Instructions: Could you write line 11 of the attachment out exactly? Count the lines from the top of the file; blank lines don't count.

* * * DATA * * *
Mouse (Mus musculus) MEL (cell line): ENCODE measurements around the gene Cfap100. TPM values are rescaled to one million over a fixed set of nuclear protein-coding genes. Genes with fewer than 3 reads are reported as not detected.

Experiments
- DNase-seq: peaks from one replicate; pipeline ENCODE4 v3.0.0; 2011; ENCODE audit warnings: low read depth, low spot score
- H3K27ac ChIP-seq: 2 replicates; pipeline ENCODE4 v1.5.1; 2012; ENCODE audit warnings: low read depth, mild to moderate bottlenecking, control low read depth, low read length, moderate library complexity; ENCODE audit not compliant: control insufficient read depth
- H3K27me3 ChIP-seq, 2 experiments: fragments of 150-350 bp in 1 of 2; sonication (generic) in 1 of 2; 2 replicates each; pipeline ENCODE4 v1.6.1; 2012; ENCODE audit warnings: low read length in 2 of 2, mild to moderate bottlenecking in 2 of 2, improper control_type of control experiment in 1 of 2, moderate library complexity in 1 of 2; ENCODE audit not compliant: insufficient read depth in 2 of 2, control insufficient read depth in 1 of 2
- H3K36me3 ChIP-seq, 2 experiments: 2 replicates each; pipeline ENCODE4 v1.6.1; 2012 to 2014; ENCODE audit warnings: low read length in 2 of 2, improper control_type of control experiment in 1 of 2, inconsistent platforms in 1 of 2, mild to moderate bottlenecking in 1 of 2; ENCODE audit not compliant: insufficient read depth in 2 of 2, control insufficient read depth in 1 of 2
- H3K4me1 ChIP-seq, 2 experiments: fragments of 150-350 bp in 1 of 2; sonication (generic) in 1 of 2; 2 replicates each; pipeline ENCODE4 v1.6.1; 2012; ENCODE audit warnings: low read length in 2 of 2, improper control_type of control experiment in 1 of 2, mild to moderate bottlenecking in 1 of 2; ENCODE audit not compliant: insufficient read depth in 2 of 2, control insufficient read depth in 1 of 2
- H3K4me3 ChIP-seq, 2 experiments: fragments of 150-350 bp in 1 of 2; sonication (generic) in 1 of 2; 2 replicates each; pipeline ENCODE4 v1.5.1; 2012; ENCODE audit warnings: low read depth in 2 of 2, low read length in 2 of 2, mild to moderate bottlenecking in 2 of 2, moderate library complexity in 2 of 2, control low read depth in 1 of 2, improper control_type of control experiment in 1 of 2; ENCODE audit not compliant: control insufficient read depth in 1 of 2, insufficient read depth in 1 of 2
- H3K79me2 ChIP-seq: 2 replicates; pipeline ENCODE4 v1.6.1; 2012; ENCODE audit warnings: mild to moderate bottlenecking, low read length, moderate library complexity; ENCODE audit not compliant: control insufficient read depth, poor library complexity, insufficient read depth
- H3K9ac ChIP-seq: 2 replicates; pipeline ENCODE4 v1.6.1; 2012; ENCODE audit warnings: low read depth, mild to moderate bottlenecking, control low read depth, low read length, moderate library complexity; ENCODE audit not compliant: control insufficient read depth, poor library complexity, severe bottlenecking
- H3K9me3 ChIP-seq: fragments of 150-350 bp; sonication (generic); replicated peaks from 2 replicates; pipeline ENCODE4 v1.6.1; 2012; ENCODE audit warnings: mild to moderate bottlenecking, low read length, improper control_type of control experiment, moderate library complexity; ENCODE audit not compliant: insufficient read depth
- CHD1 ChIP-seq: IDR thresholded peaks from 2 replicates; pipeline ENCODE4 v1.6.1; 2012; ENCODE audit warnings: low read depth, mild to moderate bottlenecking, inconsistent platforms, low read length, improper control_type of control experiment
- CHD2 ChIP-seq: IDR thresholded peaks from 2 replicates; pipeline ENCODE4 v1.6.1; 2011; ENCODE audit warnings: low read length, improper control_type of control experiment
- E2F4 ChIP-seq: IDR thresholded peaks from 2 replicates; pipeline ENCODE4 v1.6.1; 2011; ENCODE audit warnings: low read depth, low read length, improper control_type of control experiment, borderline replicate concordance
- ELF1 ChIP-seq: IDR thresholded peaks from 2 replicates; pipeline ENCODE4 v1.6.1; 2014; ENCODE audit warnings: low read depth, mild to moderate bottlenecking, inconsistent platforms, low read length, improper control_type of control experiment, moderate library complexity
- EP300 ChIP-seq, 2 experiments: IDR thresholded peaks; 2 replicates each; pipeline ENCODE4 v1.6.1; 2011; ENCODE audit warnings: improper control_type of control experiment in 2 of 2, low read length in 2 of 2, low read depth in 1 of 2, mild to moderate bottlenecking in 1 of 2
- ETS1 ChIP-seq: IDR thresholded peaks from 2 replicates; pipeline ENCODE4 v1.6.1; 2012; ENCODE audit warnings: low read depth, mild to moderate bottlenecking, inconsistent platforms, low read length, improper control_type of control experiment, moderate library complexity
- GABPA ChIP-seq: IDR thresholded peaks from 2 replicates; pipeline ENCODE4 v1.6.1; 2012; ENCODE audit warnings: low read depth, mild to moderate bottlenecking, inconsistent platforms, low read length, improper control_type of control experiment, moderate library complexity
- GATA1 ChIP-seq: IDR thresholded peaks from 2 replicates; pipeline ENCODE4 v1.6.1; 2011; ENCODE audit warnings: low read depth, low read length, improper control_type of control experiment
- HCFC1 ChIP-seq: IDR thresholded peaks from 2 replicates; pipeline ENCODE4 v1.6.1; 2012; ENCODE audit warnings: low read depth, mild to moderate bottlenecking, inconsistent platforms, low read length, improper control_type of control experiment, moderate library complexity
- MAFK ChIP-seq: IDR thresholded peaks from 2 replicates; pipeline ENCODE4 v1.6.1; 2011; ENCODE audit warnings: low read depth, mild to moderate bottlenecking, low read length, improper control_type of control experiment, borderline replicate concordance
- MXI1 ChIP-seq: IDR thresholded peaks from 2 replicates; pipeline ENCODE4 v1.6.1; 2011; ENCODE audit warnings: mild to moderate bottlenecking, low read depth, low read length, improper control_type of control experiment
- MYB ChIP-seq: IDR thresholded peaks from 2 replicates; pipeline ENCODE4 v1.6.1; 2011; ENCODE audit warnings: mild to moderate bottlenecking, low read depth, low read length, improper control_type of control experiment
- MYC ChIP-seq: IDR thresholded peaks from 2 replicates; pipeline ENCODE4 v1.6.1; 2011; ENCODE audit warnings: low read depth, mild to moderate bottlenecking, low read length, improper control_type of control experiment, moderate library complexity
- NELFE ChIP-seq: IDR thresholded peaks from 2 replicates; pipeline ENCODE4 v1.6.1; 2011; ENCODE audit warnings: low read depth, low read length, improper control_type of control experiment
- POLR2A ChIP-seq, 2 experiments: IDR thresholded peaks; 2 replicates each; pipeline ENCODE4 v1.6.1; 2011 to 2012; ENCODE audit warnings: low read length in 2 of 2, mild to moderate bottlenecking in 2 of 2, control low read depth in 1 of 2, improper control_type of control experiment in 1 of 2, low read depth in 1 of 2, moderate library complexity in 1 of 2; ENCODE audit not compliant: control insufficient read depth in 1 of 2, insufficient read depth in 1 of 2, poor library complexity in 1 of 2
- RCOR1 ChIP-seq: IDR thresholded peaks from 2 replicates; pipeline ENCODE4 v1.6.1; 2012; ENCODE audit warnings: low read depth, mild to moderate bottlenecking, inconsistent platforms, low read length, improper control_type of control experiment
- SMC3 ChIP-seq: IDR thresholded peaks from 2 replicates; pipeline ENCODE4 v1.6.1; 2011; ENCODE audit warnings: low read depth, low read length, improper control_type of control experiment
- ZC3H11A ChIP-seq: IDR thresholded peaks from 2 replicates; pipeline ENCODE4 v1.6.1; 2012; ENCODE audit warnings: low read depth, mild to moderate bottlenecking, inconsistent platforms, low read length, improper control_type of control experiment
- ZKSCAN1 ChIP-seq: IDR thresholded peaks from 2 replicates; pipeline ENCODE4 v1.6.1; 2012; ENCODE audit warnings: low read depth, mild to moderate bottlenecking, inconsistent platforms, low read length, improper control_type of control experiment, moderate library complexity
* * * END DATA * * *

- H3K9me3 ChIP-seq: fragments of 150-350 bp; sonication (generic); replicated peaks from 2 replicates; pipeline ENCODE4 v1.6.1; 2012; ENCODE audit warnings: mild to moderate bottlenecking, low read length, improper control_type of control experiment, moderate library complexity; ENCODE audit not compliant: insufficient read depth